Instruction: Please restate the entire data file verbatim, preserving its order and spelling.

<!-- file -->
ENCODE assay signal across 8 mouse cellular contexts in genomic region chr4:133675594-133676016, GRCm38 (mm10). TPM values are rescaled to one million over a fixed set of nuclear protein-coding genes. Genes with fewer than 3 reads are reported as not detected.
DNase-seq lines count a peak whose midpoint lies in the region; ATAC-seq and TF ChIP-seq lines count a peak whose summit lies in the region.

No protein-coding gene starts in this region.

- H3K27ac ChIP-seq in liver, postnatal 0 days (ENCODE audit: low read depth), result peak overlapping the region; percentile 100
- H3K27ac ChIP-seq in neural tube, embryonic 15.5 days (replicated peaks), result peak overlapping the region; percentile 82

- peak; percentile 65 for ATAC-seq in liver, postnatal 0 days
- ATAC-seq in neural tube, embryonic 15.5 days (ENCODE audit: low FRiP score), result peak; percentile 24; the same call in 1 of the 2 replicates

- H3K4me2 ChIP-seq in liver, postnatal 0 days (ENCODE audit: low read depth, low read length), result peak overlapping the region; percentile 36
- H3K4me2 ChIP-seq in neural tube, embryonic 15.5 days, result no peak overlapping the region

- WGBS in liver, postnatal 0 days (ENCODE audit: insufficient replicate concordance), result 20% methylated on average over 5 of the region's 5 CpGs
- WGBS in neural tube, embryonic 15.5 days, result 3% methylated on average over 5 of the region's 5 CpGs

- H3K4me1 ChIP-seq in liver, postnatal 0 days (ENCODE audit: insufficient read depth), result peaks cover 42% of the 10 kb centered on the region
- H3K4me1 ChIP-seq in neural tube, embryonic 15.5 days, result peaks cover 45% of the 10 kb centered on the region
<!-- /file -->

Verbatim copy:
ENCODE assay signal across 8 mouse cellular contexts in genomic region chr4:133675594-133676016, GRCm38 (mm10). TPM values are rescaled to one million over a fixed set of nuclear protein-coding genes. Genes with fewer than 3 reads are reported as not detected.
DNase-seq lines count a peak whose midpoint lies in the region; ATAC-seq and TF ChIP-seq lines count a peak whose summit lies in the region.

No protein-coding gene starts in this region.

- H3K27ac ChIP-seq in liver, postnatal 0 days (ENCODE audit: low read depth), result peak overlapping the region; percentile 100
- H3K27ac ChIP-seq in neural tube, embryonic 15.5 days (replicated peaks), result peak overlapping the region; percentile 82

- peak; percentile 65 for ATAC-seq in liver, postnatal 0 days
- ATAC-seq in neural tube, embryonic 15.5 days (ENCODE audit: low FRiP score), result peak; percentile 24; the same call in 1 of the 2 replicates

- H3K4me2 ChIP-seq in liver, postnatal 0 days (ENCODE audit: low read depth, low read length), result peak overlapping the region; percentile 36
- H3K4me2 ChIP-seq in neural tube, embryonic 15.5 days, result no peak overlapping the region

- WGBS in liver, postnatal 0 days (ENCODE audit: insufficient replicate concordance), result 20% methylated on average over 5 of the region's 5 CpGs
- WGBS in neural tube, embryonic 15.5 days, result 3% methylated on average over 5 of the region's 5 CpGs

- H3K4me1 ChIP-seq in liver, postnatal 0 days (ENCODE audit: insufficient read depth), result peaks cover 42% of the 10 kb centered on the region
- H3K4me1 ChIP-seq in neural tube, embryonic 15.5 days, result peaks cover 45% of the 10 kb centered on the region